MALE, Maldives (AP) — The first democratically elected president of the Maldives said Sunday that his rivals portraying him as anti-Islamic may have turned some voters against him and possibly denied him a simple majority in the presidential election.
Mohamed Nasheed emerged the clear leader in Saturday’s election, receiving 45 percent of the votes, but fell short of the more than 50 percent needed in the first round to avoid a Sept. 28 runoff against Yaamin Abdul Qayyoom, a brother of the Maldives’ former autocrat Maumoon Abdul Gayoom.
Nasheed’s rivals have long accused him of working with Jews and Christians and of trying to undermine Islam in the 100 percent Muslim nation. He was ousted from power midway through his first term last year, plunging the Indian Ocean archipelago into political uncertainty.
“Some used religion as a campaign strategy, manipulating it to a large extent, and it did affect a few voters,” Nasheed told reporters.
The religious issue featured prominently in the election campaign, with writings on walls in Male, the capital, reading “Pope Anni.” Nasheed is known as Anni among Maldivians.
He also said that even though the election was largely peaceful, turnout in some areas was higher than the number of registered voters. He said he asked the Elections Commission for an explanation.
Nasheed, who in 2008 won the country’s first multiparty election after 30 years of autocracy, said a decision would be made soon whether to contest the results in court.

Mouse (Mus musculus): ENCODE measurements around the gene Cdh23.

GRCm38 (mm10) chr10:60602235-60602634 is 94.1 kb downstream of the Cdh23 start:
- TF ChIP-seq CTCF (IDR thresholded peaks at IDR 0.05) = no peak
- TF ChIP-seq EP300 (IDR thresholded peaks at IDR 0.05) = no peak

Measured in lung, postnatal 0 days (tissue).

Transparency Maldives, an independent election monitoring group, said that there were minor complaints of voting irregularities, but that they would not affect the result.
Qayyoom received 25 percent of Saturday’s vote, while businessman Qasim Ibrahim was a close third with 24 percent and incumbent President Mohamed Waheed Hassan got 5 percent, according to Elections Commission results released Sunday.
More than 211,000 of the Maldives’ 240,000 eligible voters turned out.
The country, known for its luxurious island beach resorts, has been in political turmoil since Nasheed resigned last year after weeks of public protests and slipping support from the military and police. He later said he was forced to resign at gunpoint by mutinying security forces and politicians backed by the country’s former autocrat.
Though a domestic commission of inquiry threw out his claim, Nasheed has repeatedly dismissed as illegal the government of Hassan, his former vice president.
Despite winning the most first-round votes Saturday, Nasheed may still face a battle getting over the finish line as the third- and fourth-place finishers were also his bitter critics and are likely to throw their support to Qayyoom.
However, Nasheed may benefit from the fact that some Maldivians remember the human rights issues of the three-decade dictatorship and fear returning there.
“Now I am 40 and I know what happened (in the 30 years), said an airport worker, Ali, who only gave one name.